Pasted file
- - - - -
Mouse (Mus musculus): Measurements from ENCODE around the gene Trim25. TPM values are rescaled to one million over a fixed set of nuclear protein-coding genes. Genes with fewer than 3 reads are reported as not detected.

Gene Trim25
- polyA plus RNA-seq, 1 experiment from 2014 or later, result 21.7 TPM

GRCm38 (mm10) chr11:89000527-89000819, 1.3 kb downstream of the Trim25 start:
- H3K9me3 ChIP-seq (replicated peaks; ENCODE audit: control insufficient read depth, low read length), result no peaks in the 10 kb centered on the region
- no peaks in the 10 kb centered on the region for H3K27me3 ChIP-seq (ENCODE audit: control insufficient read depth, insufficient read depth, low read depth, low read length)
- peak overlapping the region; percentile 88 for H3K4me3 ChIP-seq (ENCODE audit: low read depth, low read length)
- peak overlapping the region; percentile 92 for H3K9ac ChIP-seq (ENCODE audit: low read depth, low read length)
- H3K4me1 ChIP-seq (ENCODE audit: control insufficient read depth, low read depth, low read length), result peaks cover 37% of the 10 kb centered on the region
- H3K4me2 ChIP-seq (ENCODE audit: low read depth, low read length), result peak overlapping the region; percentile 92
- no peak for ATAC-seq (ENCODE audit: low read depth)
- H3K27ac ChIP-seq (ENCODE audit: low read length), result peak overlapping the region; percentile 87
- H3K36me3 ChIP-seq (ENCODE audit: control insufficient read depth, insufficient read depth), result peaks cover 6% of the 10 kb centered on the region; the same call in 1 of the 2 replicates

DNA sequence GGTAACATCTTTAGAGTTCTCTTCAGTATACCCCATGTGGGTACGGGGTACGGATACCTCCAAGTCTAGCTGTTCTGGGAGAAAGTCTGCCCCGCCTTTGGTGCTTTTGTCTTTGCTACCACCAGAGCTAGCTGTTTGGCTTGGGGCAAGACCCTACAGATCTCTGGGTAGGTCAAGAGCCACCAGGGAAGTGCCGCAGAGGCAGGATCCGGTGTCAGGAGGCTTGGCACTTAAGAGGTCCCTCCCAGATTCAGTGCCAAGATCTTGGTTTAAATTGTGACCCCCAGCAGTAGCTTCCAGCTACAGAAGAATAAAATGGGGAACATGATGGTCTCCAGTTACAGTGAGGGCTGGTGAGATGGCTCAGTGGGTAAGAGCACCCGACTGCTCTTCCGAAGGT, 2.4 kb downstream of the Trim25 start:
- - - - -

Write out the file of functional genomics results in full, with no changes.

Mouse (Mus musculus): Measurements from ENCODE around the gene Trim25. TPM values are rescaled to one million over a fixed set of nuclear protein-coding genes. Genes with fewer than 3 reads are reported as not detected.

Gene Trim25
- polyA plus RNA-seq, 1 experiment from 2014 or later, result 21.7 TPM

GRCm38 (mm10) chr11:89000527-89000819, 1.3 kb downstream of the Trim25 start:
- H3K9me3 ChIP-seq (replicated peaks; ENCODE audit: control insufficient read depth, low read length), result no peaks in the 10 kb centered on the region
- no peaks in the 10 kb centered on the region for H3K27me3 ChIP-seq (ENCODE audit: control insufficient read depth, insufficient read depth, low read depth, low read length)
- peak overlapping the region; percentile 88 for H3K4me3 ChIP-seq (ENCODE audit: low read depth, low read length)
- peak overlapping the region; percentile 92 for H3K9ac ChIP-seq (ENCODE audit: low read depth, low read length)
- H3K4me1 ChIP-seq (ENCODE audit: control insufficient read depth, low read depth, low read length), result peaks cover 37% of the 10 kb centered on the region
- H3K4me2 ChIP-seq (ENCODE audit: low read depth, low read length), result peak overlapping the region; percentile 92
- no peak for ATAC-seq (ENCODE audit: low read depth)
- H3K27ac ChIP-seq (ENCODE audit: low read length), result peak overlapping the region; percentile 87
- H3K36me3 ChIP-seq (ENCODE audit: control insufficient read depth, insufficient read depth), result peaks cover 6% of the 10 kb centered on the region; the same call in 1 of the 2 replicates

DNA sequence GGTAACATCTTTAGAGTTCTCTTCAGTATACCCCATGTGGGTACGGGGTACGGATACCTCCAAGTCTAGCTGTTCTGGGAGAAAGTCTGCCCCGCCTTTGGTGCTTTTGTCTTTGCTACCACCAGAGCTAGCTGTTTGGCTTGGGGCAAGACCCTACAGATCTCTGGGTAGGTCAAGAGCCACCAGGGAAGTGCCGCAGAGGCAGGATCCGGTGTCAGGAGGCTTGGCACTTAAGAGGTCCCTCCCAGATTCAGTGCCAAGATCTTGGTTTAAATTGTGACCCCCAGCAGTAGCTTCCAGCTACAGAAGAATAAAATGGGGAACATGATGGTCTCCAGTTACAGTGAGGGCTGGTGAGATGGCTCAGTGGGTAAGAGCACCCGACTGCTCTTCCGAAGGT, 2.4 kb downstream of the Trim25 start: